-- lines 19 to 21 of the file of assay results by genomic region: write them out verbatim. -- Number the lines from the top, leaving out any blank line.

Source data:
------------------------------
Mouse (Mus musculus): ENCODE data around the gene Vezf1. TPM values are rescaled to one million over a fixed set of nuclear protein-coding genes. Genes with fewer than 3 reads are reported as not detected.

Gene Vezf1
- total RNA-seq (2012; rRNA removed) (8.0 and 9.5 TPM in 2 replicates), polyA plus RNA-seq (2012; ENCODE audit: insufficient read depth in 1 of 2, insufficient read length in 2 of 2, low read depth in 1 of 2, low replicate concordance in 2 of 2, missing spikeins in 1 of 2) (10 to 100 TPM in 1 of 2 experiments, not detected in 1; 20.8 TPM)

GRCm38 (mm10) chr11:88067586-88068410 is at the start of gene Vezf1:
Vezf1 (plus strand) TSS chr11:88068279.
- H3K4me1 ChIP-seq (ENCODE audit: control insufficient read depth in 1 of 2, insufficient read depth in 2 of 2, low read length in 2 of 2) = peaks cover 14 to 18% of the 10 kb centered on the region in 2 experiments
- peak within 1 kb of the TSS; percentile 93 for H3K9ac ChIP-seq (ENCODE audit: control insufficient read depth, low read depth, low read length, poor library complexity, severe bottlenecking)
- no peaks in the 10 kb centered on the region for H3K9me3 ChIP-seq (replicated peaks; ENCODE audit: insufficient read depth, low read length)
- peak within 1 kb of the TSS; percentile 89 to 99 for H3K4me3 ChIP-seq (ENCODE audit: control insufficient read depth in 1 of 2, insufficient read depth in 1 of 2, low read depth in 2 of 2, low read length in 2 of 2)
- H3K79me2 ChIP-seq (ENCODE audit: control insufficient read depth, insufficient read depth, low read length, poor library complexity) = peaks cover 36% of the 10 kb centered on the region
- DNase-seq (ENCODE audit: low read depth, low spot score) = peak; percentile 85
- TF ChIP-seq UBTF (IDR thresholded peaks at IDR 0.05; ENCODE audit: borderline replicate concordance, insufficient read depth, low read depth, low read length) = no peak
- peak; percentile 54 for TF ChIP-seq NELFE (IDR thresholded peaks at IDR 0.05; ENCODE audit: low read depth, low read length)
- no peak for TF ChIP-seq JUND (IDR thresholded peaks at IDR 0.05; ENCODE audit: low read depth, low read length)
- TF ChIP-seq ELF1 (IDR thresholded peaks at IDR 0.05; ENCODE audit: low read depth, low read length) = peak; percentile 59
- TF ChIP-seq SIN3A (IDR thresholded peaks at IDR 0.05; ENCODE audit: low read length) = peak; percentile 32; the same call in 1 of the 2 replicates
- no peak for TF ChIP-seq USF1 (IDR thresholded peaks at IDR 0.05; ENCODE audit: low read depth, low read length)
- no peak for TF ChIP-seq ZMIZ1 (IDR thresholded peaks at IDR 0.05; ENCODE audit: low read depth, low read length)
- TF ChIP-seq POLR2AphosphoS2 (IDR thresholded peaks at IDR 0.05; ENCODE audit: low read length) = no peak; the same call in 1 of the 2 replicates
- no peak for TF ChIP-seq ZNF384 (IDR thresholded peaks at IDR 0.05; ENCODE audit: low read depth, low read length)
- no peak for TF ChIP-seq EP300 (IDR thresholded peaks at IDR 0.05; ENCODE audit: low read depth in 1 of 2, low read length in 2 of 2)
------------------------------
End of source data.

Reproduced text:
- TF ChIP-seq POLR2AphosphoS2 (IDR thresholded peaks at IDR 0.05; ENCODE audit: low read length) = no peak; the same call in 1 of the 2 replicates
- no peak for TF ChIP-seq ZNF384 (IDR thresholded peaks at IDR 0.05; ENCODE audit: low read depth, low read length)
- no peak for TF ChIP-seq EP300 (IDR thresholded peaks at IDR 0.05; ENCODE audit: low read depth in 1 of 2, low read length in 2 of 2)